Professor said there are 28 $\mathfrak{C}^{k}$ structures on $\mathbb{S} ^7$ during lesson. Then I checked myself and came across with others as: 992 for $\mathbb{S} ^{11} $ or just 1 for $\mathbb{S} ^{12} $. How can we calculate the number of structures?
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3I suspect that this is too difficult a problem for a detailed answer here. The keyword to search for is exotic spheres. See for example the classification section in the wikipedia page [here](https://en.m.wikipedia.org/wiki/Exotic_sphere). – Rhys Steele Oct 29 '18 at 14:15

1Note also that there are many, many references and external links on Wiki's "exotic sphere" page (the page [differential structures](https://en.wikipedia.org/wiki/Differential_structure#Differential_structures_on_spheres_of_dimension_1_to_20) that the OP found has minimal references.) I did a quick edit on the Wiki article to make the link more explicit. – Michael Seifert Oct 29 '18 at 14:17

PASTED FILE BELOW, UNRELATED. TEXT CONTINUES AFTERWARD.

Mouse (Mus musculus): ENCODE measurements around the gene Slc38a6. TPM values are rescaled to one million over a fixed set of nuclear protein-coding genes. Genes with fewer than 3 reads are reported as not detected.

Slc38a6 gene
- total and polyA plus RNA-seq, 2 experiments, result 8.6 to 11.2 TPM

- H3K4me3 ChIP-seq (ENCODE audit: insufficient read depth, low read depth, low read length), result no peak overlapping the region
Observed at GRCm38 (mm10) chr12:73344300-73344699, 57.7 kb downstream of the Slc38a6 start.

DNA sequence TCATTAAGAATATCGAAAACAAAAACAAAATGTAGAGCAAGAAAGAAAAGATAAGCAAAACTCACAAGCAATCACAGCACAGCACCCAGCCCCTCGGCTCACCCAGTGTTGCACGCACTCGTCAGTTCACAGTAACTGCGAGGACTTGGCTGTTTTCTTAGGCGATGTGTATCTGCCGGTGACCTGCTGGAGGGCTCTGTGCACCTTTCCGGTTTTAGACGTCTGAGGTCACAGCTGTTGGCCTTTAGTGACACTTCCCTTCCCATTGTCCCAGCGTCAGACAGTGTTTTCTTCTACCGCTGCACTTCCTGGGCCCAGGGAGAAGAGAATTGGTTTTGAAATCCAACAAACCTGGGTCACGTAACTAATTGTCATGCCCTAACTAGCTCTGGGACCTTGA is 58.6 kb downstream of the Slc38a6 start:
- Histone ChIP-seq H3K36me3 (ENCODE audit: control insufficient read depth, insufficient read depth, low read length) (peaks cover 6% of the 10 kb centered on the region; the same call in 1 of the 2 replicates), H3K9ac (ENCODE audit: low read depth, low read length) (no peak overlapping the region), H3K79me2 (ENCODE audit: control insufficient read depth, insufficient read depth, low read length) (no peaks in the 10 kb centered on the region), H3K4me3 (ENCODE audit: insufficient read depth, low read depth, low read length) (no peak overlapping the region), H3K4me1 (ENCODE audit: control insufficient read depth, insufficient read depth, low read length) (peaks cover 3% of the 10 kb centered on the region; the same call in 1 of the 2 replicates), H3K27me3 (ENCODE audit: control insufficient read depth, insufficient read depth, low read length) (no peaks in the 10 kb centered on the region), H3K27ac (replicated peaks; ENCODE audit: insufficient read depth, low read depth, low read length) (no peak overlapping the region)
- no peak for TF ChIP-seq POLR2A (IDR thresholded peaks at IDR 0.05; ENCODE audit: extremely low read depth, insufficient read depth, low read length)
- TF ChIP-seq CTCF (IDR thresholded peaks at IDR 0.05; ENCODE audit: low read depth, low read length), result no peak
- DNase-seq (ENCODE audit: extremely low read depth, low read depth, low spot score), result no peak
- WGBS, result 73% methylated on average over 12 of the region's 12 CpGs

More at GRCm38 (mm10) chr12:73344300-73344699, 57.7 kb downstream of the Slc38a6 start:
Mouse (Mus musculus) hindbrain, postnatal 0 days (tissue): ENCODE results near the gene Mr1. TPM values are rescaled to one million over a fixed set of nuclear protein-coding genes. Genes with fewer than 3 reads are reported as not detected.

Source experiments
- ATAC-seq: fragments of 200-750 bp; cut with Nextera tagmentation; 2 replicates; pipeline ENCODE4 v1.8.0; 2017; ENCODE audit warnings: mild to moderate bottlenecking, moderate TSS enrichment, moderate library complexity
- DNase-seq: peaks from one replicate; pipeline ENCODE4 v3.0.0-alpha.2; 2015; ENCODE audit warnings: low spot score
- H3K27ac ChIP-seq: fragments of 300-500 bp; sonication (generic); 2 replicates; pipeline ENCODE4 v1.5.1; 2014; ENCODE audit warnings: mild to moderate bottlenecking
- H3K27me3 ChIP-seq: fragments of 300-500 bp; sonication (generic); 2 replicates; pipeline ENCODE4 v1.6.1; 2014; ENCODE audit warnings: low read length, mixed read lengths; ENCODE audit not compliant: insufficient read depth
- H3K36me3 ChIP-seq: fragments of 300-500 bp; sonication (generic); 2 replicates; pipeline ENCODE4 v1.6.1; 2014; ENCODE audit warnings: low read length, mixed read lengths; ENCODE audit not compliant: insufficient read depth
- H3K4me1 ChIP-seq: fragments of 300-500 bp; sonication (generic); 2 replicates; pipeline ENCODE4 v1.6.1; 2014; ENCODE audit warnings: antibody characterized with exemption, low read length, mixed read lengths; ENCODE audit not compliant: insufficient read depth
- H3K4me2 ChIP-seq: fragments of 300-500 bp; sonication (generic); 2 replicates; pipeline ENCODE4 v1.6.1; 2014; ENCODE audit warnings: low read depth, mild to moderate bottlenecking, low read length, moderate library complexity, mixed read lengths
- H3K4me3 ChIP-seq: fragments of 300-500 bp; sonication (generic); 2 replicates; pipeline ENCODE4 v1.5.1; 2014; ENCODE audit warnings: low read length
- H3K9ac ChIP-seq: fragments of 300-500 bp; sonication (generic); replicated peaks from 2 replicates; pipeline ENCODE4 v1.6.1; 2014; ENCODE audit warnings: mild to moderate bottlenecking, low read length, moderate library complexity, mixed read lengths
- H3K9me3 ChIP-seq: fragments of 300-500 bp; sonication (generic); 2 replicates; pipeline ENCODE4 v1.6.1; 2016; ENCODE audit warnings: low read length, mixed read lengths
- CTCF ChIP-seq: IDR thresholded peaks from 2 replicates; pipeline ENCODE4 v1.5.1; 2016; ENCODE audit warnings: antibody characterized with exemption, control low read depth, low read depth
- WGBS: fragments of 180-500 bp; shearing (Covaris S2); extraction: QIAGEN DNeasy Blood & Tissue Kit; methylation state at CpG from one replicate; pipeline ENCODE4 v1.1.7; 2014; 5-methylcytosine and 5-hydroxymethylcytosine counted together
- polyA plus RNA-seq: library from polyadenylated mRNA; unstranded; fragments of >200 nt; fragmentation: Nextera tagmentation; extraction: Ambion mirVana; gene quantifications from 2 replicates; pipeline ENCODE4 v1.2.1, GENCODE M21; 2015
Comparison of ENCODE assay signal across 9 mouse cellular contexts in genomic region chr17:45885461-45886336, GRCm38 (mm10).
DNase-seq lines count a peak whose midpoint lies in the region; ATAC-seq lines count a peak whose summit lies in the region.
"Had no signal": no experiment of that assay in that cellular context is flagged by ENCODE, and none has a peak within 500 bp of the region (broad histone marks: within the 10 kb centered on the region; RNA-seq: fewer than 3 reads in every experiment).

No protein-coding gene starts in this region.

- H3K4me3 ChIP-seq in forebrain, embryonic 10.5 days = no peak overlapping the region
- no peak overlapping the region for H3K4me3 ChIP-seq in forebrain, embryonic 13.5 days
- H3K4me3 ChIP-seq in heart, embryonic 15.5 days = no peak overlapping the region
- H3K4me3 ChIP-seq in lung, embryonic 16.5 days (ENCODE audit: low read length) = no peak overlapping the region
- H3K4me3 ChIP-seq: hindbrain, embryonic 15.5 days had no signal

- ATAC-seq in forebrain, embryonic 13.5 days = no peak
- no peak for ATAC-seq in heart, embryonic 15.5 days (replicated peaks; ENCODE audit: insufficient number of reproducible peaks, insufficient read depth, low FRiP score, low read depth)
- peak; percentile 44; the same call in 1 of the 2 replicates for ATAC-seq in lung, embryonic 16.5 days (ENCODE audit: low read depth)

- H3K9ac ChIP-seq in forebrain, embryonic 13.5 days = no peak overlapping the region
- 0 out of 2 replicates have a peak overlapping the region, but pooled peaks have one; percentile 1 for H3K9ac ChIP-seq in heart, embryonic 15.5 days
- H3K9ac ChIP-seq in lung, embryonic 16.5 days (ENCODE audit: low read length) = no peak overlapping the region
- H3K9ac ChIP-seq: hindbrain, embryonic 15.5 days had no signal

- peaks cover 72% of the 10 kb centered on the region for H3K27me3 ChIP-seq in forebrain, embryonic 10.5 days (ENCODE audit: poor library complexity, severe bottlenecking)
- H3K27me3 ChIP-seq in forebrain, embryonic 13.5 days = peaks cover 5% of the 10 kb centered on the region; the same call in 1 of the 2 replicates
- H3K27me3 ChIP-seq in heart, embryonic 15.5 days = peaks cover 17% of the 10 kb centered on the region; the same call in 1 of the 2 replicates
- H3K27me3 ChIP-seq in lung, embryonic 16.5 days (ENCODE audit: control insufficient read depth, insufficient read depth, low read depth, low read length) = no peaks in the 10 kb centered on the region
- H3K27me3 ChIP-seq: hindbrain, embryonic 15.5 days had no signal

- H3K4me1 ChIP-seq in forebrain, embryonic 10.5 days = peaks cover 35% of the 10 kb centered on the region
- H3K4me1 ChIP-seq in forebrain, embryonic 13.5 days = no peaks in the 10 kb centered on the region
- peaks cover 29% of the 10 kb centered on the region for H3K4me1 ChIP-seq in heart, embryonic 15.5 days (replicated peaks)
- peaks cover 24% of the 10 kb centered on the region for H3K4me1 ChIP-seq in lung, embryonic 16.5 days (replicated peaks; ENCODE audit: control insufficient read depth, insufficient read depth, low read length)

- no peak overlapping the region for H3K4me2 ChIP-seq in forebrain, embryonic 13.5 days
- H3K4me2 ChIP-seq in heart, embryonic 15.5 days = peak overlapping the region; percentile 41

Is a $\mathfrak{C}^{k}$ structure the same thing as a $C^k$ structure? – David C. Ullrich Oct 29 '18 at 15:14

Yes, exactly. I think the book which I follow uses different notation. – Emre Yılmaz Oct 30 '18 at 16:04

1This is a major and very difficult question. There is no general formula, and it is not even known if all sufficiently high dimensional spheres always have exotic smooth structures. I wrote an answer about the difficult algebraic topology involved [here](https://math.stackexchange.com/a/1609522/98602). – Nov 02 '18 at 15:49